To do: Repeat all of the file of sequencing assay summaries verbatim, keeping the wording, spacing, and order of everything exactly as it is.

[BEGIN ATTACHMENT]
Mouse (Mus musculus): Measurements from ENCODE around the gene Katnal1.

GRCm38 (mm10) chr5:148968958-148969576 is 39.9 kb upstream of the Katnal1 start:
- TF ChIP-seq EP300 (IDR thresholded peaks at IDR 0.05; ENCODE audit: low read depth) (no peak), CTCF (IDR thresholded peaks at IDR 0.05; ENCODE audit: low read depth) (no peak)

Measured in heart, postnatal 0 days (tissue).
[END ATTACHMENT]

Mouse (Mus musculus): Measurements from ENCODE around the gene Katnal1.

GRCm38 (mm10) chr5:148968958-148969576 is 39.9 kb upstream of the Katnal1 start:
- TF ChIP-seq EP300 (IDR thresholded peaks at IDR 0.05; ENCODE audit: low read depth) (no peak), CTCF (IDR thresholded peaks at IDR 0.05; ENCODE audit: low read depth) (no peak)

Measured in heart, postnatal 0 days (tissue).